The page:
Frameworks: what to do, what to do?

When it comes to Notes / Domino coding, I find that client work tends to be pretty low on the agenda with a lot of organisations nowadays, and most people want web stuff. Which can be real fun, especially when utilising Domino as the back-end. But in this day and age, people expect a lot from their websites, and for that to really happen, Javascript is the big player. I’ve used a few different frameworks (and evaluated a few more), over the past few years, but have yet to really get into this stuff, so would be interested to hear your experiences.

So far, in day-to-day gigs, MooTools and YUI have been the big players, although of course, given some of the stuff I work on, dojo will have to be looked-at soon ;-). Of course, there are many other things out there: the dev version of DominoWiki is using a smidgen of, which in turn builds upon prototype. The latest one that’s getting my attention is SproutCore which aims to be a full-fledged Javascript application framework. It’s pretty tidy, and boasts some nice demos on its site. I really like the installation process courtesy of Ruby (built in on OS X):

sudo gem install sproutcore

Ruby gems, nice! So anyway, how about you? Frameworks of choice? How do you read the scene? Will the documentation for YUI (awesome) trump Dojo, or will SproutCore kill ’em all? Who can say…


  1. i recon its the as a linux version, they are basically all the same (they do fancy UI) you just pick the one that does the job for you (after the political loonys have stuffed their hooves in at your client site) (porsonally i still love prototypeMark#
  2. Don't forget Ext.JS. There's even a nice Domino 6+ implementation already built for you on in the form of Ext.ND. :-)Nathan T. Freeman#
  3. Yeah, I deliberately fought shy of Ext.JS-derived work after the hoo-hah earlier this year:

    Another useful link BTW
    Ben Poole#
  4. Yeah, I was disappointed in the direction they took with licensing, but I think that got blown out of proportion: LGPL is valid unless you're developing your own framework on top of it (i.e. I can't write Tim.Js with Ext.Js as its base and then turn around and distribute it without making my own framework open source); for most of what we use it for (developing business apps with Ext as the base framework) conforms to their LGPL licensing… so you don't have to publish that app's source.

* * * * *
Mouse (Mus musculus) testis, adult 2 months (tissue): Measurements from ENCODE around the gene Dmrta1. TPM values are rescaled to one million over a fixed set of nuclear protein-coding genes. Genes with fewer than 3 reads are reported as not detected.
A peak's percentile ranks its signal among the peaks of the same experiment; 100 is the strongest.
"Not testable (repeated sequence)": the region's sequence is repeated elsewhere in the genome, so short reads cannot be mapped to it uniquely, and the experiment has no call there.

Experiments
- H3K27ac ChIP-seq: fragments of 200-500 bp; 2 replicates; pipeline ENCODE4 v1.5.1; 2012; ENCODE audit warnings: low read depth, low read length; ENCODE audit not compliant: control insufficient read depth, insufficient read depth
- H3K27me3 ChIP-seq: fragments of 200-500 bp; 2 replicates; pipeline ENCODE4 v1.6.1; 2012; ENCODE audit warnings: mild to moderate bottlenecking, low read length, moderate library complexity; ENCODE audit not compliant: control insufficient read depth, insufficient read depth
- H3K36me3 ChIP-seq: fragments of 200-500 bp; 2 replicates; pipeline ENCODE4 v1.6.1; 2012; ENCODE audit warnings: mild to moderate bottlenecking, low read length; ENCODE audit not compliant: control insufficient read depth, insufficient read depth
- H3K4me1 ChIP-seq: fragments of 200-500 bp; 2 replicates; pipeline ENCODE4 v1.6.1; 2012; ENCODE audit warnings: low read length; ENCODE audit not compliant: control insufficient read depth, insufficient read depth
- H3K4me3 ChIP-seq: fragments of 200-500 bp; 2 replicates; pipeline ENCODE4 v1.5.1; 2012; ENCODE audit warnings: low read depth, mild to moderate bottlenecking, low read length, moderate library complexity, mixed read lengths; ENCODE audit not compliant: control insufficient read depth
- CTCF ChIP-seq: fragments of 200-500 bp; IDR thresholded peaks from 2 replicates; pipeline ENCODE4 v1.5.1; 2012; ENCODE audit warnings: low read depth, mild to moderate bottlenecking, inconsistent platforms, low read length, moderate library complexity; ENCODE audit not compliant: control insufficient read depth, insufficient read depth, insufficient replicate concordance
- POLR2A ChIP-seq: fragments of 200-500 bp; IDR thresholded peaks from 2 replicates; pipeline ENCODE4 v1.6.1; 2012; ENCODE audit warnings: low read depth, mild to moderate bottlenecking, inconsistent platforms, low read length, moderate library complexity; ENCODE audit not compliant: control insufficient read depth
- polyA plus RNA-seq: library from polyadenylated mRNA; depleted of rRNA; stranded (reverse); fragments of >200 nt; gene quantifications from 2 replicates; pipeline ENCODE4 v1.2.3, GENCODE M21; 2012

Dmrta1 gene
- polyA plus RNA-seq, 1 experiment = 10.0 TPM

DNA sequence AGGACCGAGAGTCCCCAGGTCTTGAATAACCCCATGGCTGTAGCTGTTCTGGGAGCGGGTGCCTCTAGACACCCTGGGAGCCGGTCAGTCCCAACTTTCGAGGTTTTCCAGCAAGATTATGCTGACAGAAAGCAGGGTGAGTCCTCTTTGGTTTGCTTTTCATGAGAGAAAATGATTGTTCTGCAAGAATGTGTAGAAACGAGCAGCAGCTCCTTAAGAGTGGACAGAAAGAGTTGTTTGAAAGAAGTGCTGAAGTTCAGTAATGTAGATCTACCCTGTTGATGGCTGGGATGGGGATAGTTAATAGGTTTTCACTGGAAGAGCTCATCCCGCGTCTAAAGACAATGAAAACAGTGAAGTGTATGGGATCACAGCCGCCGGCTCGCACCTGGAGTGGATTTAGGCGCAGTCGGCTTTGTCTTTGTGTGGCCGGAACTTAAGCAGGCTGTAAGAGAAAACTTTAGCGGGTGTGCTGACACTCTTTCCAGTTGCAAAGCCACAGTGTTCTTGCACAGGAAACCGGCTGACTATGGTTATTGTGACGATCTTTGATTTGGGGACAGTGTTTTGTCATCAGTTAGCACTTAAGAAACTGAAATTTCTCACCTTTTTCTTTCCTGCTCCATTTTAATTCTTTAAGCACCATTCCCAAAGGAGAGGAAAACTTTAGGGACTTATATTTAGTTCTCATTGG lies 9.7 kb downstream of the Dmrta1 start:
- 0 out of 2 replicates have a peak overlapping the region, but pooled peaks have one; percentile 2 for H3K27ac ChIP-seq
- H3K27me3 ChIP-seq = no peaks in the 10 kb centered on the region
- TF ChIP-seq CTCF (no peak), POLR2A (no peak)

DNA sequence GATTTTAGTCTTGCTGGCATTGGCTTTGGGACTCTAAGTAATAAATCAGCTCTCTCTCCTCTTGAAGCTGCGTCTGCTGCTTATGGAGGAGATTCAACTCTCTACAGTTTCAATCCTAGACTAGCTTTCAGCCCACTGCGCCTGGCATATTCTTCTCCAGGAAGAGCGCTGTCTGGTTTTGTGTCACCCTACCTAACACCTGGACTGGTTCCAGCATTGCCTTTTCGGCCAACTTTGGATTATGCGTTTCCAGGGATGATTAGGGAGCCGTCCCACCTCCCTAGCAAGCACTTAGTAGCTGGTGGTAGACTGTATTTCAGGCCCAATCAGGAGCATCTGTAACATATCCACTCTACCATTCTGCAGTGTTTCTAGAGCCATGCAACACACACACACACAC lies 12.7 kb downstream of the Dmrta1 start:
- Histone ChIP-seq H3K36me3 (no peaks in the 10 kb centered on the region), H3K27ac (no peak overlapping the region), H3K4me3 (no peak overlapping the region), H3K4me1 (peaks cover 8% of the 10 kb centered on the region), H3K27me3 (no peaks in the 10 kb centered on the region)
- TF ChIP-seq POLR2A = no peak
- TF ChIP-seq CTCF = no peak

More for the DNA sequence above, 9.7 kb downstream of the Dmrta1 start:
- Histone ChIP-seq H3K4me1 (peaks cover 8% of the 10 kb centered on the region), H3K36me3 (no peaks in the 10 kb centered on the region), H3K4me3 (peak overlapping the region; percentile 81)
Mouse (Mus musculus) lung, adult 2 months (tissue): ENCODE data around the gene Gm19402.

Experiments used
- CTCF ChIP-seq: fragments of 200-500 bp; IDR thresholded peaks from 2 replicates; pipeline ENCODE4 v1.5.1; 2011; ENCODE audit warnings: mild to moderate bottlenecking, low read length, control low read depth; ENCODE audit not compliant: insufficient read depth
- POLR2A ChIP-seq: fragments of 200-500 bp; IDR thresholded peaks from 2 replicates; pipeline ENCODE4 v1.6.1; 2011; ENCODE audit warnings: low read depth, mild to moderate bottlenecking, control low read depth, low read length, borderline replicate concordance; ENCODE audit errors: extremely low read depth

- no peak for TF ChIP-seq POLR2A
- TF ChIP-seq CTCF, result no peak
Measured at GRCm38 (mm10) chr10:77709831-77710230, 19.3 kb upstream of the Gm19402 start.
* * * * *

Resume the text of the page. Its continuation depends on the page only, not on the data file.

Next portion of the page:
YUI was my favorite framework until Ext showed up, which has been my favorite ever since. Never heard of SproutCore… I'll have to check that out.Tim Tripcony#
  5. I see SproutCore as being an entirely different beast to the likes of dojo, YUI etc. I think Apple might be positioning it as an alternative to things like Flash and Silverlight, even though it is still pure JavaScript (the Ruby stuff is mostly for installation and templating). The lack of tooling available for it at the moment makes it a non-starter for me, but you can already see fragments of it being integrated into the latest versions of Dashcode that ship with the iPhone SDK.

    And while we are picking favorites - jQuery!
    Jeff Gilfelt#
  6. Jeff, definitely. Although some of the Yahoo! and dojo stuff looks to be going that way, Ext.JS is probably the other big “whole application” contender.

    jQuery eh? I used some of Resig’s stuff for the diff engine in t’wiki, so should really take a look at that.

    So. No-one touting the MS Ajax library then?!?

    *ducks*Ben Poole#
  7. Me - I tried a few (jQuery, Dojo, mooTools, etc) but couldnt get it to be sufficiently easy. Lack of an Excellent debugger also grated on my nerves. (Firbug is Good, dont get me wrong. Its just not Excellent. And of course a debugger in IE (when Firefox works and IE doesnt) just doesnt happen.